PEOPLEText: Justin Tsui

Hong Kong creative group Graphic Airlines has been flying around the city to spread their love of design. With a wide range of works and being unbelievably active in a variety of projects, their name has grown significantly within the last few years. Not to mention the iconic fat face character has to be credited for their recognition. This young pair will head to Paris next year for their exhibition. Good luck and enjoy the voyage!

Graphic Airlines

Please tell us about Graphic Airlines and what is the background of this pair of artists?

Tat: I started Graphic Airlines through a website in 2002. At that time, I was looking for a space to express my own design and drawing apart from my boring office design work.

Vi: I was influenced by Tat and started to do some doodles and clay dolls, so I joined Graphic Airlines from 2004. In 2005, we started to stick some hand drawing stickers in the street and we found this new way to express Graphic Airlines.


You two have been very active in the art scene for a couple years now, could you name a few projects that you liked the most? Please briefly tell us about them.

The most memorable project is the release of our first graphic novel “Trash Talk” in 2006; this seems to be one of our starting points to let people know about us. It contained some of our earliest works. I love that most of them are so raw and unpolished.

Other than “Trash Talk”, we also like the project called “Expanding City”. We wanted to do something big on the street instead of painting for this project, so we made two giant plushies and put them on the street. We took them traveling around Hong Kong and took pictures of them in different scenarios. The pictures all showed the high density of this city. It wasn’t easy to move these two plushies around the crowded streets, because they were over 100 pounds each. On the other hand, it was really interesting to see how people react to such a strange thing on the street.


As a team, how do you create an art piece together? What is the creative process?

We have discussions on every project and we share all the ideas and sketches. We would come up with a basic idea before starting work on the piece. Usually, Tat works more on the digital side, whilst I work on handmade part.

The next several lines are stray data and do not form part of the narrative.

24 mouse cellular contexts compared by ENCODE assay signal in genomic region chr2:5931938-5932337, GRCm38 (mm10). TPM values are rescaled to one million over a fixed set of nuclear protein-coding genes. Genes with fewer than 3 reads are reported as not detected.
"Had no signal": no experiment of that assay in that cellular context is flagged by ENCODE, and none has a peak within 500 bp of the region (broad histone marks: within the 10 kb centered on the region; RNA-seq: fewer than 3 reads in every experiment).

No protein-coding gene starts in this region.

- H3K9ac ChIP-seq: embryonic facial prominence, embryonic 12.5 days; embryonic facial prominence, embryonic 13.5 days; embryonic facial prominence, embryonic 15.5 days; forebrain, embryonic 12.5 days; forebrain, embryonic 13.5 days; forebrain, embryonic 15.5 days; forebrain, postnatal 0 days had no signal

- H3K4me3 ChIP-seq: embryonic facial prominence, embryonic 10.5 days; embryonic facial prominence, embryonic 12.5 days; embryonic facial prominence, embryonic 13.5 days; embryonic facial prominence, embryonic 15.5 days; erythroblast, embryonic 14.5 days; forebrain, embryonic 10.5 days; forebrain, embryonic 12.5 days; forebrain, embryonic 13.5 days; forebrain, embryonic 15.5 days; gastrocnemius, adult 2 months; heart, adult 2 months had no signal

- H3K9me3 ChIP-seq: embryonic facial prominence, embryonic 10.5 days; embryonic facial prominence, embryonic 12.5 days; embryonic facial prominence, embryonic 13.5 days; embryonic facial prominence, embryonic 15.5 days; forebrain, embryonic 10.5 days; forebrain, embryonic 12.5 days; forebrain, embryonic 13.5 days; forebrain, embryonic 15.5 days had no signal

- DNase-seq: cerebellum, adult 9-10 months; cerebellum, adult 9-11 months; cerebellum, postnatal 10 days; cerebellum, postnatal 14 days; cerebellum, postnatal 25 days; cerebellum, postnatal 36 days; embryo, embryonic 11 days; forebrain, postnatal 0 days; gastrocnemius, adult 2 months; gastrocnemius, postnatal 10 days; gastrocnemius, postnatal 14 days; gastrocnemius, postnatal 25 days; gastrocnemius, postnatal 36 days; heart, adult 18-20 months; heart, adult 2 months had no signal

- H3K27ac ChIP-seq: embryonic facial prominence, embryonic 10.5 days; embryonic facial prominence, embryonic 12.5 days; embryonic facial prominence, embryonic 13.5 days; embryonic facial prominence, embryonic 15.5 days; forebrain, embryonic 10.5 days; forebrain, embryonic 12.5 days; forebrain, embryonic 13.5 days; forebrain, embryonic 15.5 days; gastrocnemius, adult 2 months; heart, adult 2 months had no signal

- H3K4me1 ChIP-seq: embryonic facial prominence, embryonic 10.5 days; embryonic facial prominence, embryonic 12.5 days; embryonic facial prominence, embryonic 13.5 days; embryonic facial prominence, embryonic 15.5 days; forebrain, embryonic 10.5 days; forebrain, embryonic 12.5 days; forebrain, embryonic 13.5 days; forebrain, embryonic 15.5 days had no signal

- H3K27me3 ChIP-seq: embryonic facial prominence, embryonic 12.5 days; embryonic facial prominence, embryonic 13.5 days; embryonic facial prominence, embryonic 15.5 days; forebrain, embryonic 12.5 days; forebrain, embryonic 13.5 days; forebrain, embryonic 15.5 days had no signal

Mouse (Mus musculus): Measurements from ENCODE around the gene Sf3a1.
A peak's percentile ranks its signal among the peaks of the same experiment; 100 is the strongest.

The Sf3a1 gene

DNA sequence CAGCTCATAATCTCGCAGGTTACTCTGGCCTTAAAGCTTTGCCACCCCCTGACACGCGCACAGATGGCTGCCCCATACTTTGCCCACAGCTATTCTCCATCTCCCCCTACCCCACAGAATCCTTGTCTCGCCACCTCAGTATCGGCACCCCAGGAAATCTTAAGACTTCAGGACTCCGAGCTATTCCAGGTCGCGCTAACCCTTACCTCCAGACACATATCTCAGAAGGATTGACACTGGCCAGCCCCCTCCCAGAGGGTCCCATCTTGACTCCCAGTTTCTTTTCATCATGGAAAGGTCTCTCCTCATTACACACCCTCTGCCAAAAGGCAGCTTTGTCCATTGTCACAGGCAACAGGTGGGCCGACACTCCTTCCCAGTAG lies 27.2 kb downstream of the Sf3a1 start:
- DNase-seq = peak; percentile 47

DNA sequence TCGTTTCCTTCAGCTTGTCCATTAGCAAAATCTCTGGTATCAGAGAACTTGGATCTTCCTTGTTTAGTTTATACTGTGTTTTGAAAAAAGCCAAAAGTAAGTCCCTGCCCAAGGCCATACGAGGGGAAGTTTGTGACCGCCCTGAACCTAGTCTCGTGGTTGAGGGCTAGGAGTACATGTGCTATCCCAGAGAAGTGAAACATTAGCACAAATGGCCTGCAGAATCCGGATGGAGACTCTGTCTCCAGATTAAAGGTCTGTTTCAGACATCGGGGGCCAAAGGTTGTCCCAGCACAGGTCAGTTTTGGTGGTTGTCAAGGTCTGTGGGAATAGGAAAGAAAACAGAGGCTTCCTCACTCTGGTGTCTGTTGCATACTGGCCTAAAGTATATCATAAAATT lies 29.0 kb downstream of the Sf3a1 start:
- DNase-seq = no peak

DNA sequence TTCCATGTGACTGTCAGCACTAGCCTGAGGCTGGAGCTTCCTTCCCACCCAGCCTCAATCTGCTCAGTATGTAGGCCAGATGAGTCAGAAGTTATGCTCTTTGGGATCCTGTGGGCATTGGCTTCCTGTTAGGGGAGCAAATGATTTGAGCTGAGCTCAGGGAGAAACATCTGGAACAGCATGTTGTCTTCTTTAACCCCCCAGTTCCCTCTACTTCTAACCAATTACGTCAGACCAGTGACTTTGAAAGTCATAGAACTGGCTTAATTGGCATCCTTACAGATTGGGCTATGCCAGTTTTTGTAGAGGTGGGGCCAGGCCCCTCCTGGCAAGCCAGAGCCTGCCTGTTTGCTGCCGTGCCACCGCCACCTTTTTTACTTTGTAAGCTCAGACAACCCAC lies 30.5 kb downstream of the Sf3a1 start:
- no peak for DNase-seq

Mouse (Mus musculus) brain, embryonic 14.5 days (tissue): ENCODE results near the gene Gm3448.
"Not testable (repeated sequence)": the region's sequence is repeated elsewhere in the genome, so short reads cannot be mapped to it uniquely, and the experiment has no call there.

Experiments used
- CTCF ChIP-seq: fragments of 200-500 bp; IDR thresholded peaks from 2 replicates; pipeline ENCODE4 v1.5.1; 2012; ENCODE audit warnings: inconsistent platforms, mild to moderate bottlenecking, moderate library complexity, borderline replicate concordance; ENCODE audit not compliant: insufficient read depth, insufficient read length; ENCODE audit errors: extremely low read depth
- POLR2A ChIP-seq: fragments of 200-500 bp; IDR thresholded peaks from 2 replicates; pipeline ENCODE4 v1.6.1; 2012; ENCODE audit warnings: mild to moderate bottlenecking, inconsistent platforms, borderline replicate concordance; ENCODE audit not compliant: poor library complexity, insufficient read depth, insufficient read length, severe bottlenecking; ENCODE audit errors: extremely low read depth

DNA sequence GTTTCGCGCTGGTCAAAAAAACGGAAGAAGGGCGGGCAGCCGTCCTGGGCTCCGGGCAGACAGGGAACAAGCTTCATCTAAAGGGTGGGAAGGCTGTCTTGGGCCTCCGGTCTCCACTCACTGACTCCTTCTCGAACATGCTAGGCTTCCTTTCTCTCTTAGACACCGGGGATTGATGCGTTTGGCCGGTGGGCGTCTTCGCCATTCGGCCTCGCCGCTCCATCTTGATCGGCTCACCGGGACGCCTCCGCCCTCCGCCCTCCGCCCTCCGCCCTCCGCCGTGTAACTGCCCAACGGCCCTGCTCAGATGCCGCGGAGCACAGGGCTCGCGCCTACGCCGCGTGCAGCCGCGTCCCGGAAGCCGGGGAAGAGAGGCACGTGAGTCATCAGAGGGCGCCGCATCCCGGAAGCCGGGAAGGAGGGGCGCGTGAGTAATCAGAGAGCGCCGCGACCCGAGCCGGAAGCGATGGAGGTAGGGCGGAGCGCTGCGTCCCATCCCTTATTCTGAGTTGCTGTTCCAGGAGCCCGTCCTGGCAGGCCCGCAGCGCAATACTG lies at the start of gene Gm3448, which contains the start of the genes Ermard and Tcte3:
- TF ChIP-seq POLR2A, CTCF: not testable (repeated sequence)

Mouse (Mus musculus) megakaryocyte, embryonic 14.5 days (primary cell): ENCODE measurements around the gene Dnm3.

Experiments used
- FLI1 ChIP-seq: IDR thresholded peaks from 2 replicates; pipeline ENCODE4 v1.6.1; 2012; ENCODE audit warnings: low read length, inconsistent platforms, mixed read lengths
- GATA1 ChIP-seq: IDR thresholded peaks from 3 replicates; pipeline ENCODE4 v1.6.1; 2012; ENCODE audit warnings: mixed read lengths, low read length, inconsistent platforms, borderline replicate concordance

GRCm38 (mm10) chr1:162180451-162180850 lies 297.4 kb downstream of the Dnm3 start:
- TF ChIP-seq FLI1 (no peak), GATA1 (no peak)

You two have been working with different forms of art: street, figure, comic, animation, etc…which form you enjoy the most and why?

We enjoy doing street arts most because we can directly communicate and interact with the civilians on the street with this form of art. Also, our work can appear in different locations attracting unexpected responses. Our work may be cleaned up quickly or covered up with a new work, which is done by other street artists or even merged with their new work. We think this is a very interesting thing to see.


Vi, the fat cheek character has become your signature, how did you first get your inspiration to create this unique character?

I first came up with an idea of creating a human character that looks empty and a bit sad. They weren’t meant to be that fat in the beginning, but they became fatter and fatter afterwards, I guess the character is a bit like me, haha…

Actually, behind those fat characters is the meaning of “expanding”. We always want to expand everything, expanding our wealth and our powers, building tall buildings in the city, buying too much and wasting too much at the same time. I want to express greediness through the characters.


Tat, when you introduce yourself on your website, it says “totally from Hong Kong”, do you consider yourself as one of the hard-core local people? And what do you love about Hong Kong?

I don’t think I am a hard-core local people, but the fact is I grew up in Hong Kong, and this city is my home, so what is happening in here will inspire my artworks. I think I have a love-and-hate relationship with this city. I love that you can find shops and food you want very easily in Hong Kong. However, there are more and more people living here, it’s getting too crowded to walk in the street.


You two are local street artists, what do you think about graffiti culture in this city?

I think Hong Kong’s street art and graffiti scene is not as good as the other Asia cities. Not many artists are active in this scene and Hong Kong has been molded as a “clean and tidy” city, so the works that we do are easily cleaned up.

Please share with us your favorite place in Hong Kong and why do you like this place in particular.

It’s the old airport across Kowloon Bay and Kowloon City. Ever since the airport has moved to Lantau Island, it has left a big empty space in Kowloon City. We enjoy riding in the car around that area.

How do you balance your life and your creative career together?

There is no balance at all. Our life is our creative career, but we enjoy it!

Working on any project at the moment? Please tell us about it.

At this moment, we are preparing a trip to Paris from Jan to Feb. We are going to have a live painting in Maison & Objet fair and we will have our first small exhibition in Paris.

Last but not least, do you have any advice for the teenagers who would like to pursue art?

Be persistent.

Text: Justin Tsui

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